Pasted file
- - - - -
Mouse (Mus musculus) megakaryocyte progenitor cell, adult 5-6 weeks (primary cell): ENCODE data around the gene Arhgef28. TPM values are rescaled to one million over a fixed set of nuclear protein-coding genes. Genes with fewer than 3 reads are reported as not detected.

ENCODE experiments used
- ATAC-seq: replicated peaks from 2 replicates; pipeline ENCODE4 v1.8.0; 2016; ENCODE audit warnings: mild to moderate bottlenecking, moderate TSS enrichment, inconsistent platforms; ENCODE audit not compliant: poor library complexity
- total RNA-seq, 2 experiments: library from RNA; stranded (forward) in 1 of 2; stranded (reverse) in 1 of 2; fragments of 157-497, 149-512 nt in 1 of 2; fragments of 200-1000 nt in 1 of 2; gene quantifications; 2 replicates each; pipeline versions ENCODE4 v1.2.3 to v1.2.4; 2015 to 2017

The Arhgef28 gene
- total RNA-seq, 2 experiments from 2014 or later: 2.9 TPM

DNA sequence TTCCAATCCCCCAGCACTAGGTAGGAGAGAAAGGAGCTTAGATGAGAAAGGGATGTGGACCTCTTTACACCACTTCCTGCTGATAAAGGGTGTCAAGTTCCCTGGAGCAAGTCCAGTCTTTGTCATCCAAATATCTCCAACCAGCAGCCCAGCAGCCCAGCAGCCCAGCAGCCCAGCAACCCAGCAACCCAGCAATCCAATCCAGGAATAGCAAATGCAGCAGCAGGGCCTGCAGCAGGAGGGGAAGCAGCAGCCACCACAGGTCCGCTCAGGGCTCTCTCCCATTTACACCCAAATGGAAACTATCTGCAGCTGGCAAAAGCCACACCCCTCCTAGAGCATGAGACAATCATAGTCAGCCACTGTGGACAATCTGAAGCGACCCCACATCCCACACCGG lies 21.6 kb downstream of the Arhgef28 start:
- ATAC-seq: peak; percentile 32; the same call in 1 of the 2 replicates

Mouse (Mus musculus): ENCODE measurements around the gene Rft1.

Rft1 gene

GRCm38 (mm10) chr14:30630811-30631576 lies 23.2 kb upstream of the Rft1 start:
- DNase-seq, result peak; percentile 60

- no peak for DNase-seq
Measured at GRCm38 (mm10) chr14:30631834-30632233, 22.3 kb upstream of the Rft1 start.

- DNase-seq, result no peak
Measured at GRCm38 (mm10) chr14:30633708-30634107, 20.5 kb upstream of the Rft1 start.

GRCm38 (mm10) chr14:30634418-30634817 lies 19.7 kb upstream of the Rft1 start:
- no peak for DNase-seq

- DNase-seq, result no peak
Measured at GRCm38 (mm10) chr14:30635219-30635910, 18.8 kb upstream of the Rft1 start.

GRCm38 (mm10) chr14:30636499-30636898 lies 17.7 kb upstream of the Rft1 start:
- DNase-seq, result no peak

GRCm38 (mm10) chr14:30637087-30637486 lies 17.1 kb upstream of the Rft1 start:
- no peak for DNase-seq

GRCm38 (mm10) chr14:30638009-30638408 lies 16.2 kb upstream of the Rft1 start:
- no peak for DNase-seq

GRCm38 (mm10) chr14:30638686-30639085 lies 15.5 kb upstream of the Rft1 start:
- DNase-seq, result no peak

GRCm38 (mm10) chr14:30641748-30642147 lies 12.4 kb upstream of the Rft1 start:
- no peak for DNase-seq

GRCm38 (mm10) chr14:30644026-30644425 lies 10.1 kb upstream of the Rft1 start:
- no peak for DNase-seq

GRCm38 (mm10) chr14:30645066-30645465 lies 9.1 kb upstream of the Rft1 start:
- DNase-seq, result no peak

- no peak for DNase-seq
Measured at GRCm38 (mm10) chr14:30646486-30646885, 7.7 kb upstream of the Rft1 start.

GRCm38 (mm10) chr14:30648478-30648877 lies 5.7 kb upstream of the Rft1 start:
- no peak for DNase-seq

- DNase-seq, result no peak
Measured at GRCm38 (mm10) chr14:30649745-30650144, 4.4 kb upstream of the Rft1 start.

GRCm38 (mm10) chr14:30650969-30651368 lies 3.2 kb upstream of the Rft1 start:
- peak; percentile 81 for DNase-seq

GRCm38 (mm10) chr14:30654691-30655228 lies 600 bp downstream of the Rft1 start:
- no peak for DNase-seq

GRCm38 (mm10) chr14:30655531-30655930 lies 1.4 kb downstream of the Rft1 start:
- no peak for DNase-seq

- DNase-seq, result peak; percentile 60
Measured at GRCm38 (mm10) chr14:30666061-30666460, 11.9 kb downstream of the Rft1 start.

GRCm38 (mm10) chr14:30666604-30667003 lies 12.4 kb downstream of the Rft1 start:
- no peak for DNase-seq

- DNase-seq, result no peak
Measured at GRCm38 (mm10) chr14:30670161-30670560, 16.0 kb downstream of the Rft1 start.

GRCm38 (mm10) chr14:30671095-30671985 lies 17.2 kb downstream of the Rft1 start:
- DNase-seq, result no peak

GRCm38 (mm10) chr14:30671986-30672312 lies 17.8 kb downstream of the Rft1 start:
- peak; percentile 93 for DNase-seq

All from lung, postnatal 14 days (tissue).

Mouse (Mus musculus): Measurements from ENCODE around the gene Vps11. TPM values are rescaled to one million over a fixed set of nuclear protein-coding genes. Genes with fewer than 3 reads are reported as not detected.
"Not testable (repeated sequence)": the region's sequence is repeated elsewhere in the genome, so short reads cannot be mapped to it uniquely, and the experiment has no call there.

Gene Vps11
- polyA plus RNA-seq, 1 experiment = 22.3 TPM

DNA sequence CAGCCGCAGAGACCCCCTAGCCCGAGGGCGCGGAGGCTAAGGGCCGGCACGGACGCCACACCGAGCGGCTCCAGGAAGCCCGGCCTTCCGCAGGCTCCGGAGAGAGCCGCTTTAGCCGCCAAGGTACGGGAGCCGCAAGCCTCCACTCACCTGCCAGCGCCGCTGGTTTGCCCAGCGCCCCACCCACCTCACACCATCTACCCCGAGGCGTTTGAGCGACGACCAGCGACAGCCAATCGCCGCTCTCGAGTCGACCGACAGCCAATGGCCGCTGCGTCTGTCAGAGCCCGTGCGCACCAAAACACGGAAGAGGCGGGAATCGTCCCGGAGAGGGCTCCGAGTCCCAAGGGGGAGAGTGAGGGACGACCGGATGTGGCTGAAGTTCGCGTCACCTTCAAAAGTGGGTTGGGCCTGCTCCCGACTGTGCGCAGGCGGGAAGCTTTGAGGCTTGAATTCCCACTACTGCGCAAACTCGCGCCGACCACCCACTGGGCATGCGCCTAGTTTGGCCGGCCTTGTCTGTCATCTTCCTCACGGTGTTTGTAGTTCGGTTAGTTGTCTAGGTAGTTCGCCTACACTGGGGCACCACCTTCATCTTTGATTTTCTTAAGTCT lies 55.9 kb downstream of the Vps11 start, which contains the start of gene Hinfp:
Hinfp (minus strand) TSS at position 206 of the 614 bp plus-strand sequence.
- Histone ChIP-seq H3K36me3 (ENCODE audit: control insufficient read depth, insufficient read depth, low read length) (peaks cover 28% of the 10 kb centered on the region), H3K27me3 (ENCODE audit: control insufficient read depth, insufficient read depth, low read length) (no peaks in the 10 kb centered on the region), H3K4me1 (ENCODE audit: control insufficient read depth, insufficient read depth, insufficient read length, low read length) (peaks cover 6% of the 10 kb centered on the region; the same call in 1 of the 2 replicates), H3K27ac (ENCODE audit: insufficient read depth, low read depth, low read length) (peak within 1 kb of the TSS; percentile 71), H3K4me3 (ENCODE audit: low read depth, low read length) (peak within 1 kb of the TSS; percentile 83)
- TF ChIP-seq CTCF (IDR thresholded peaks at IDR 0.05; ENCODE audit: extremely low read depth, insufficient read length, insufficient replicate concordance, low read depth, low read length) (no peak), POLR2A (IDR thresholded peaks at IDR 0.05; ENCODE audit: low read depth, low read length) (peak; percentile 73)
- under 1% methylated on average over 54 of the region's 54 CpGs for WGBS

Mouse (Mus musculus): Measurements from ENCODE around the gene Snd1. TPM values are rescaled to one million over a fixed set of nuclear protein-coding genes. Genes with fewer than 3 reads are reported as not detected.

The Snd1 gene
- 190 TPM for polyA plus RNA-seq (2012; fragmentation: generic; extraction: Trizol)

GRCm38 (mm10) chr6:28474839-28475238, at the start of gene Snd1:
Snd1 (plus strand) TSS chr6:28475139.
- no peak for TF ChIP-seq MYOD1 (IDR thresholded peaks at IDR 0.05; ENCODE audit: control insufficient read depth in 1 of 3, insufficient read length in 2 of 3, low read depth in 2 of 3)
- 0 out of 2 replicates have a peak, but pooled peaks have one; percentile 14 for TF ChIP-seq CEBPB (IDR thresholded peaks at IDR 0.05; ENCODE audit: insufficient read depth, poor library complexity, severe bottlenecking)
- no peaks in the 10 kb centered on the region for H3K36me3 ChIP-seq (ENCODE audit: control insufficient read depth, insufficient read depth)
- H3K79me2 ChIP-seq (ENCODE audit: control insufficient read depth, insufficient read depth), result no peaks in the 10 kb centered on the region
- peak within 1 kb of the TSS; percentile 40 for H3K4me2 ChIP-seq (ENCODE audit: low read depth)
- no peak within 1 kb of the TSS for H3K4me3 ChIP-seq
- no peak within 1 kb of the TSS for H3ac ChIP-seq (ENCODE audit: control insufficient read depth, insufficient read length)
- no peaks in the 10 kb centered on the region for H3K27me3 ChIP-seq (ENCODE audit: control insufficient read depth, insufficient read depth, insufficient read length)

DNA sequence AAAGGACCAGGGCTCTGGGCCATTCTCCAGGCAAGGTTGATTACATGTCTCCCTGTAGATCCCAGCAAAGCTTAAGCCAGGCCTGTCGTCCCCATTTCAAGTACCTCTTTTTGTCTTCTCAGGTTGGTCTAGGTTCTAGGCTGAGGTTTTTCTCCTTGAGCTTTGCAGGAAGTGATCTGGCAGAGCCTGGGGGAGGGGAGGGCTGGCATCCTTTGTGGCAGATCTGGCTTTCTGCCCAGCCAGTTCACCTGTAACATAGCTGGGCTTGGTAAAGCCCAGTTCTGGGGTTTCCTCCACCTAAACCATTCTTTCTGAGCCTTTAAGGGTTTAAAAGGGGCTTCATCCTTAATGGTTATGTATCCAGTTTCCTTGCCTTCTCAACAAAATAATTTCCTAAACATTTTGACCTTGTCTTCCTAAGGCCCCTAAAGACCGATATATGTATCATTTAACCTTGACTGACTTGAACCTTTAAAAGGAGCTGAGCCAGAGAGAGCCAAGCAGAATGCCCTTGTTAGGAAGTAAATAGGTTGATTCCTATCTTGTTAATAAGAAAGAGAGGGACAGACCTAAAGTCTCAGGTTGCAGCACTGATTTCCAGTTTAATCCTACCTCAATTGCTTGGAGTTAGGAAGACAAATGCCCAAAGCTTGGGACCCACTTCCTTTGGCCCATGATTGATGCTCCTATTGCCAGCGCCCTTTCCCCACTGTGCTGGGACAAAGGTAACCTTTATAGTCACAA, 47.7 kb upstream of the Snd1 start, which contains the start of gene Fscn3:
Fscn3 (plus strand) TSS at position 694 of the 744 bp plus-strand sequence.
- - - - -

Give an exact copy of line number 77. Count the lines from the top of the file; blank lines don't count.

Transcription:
- no peak within 1 kb of the TSS for H3K4me3 ChIP-seq